A wire-haired dachshund
A typical dachshund is long-bodied and muscular with short stubby legs. Its front paws are disproportionately large, being paddle-shaped and particularly suitable for digging. Its skin is loose enough not to tear while tunneling in tight burrows to chase prey. The dachshund has a deep chest which provides appropriate lung capacity for stamina when hunting. Its snout is long. According to the AKC standards for the breed, “scars from honorable wounds shall not be considered a fault” because the dachshund is a hunting dog.
Coat and color
A redhaired miniature dachshund
There are three dachshund coat varieties: smooth coat (short hair), long haired, and wire haired. Long haired dachshunds have a silky coat and short feathering on legs and ears. Wire haired dachshunds are the least common coat variety in the United States (although it is the most common in Germany) and the most recent coat to appear in breeding standards. Dachshunds have a wide variety of colors and patterns, the most common one being red. Their base coloration can be single-colored (either red or cream), tan pointed (black and tan, chocolate and tan, blue and tan, or isabella and tan), and in wire haired dogs, a color referred to as wild boar. Patterns such as dapple (merle), sable, brindle and piebald also can occur on any of the base colors. Dachshunds in the same litter may be born in different coat colors depending on the genetic makeup of the parents. The dominant color in the breed is red, followed by black and tan. Tan pointed dogs have tan (or cream) markings over the eyes, ears, paws, and tail. The reds range from coppers to deep rusts, with or without somewhat common black hairs peppered along the back, face and ear edges, lending much character and an almost burnished appearance; this is referred to among breeders and enthusiasts as an “overlay” or “sabling”. Sabling should not be confused with a more unusual coat color referred to as sable. At a distance, a sable dachshund looks somewhat like a black and tan dog. Upon closer examination, however, one can observe that along the top of the dog’s body, each hair is actually banded with red at the base near the skin transitioning to mostly black along the length of the strand. An additional striking coat marking is the brindle pattern. “Brindle” refers to dark stripes over a solid background—usually red. If a dachshund is brindled on a dark coat and has tan points, it will have brindling on the tan points only. Even one single, lone stripe of brindle is a brindle. If a dachshund has one single spot of dapple, it is a dapple.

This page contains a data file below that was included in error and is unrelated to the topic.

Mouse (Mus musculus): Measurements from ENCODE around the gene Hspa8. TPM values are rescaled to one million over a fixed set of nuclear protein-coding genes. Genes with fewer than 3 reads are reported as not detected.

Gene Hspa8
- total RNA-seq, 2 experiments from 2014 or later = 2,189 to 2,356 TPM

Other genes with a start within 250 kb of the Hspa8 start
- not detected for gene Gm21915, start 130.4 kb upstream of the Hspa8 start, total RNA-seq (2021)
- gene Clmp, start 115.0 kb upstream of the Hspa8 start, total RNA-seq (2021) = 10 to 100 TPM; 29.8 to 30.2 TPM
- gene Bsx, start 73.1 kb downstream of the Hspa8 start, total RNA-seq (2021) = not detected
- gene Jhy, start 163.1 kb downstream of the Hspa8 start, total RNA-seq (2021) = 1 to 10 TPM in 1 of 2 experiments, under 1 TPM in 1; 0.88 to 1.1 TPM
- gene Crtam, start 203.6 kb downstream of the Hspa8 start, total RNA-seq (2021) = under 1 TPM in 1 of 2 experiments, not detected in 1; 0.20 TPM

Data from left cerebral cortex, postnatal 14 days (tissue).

The Dachshund Club of America (DCA) and the American Kennel Club (AKC) consider both the piebald pattern and the double dapple (double merle) pattern to be nonstandard. However, both types continue to be shown and sometimes even win in the conformation ring.
Dogs that are double-dappled have the merle pattern of a dapple, but with distinct white patches that occur when the dapple gene expresses itself twice in the same area of the coat. The DCA excluded the wording “double-dapple” from the standard in 2007 and now strictly uses the wording “dapple” as the double dapple gene is commonly responsible for blindness and deafness.
There are three types of dachshund, which can be classified by their coats: short-haired, called ‘smooth’; long-haired; and wire-haired.
Long Haired Dachshund
More about these cute little dogs in Part 3.
(Information from Wikipedia, the free encyclopedia )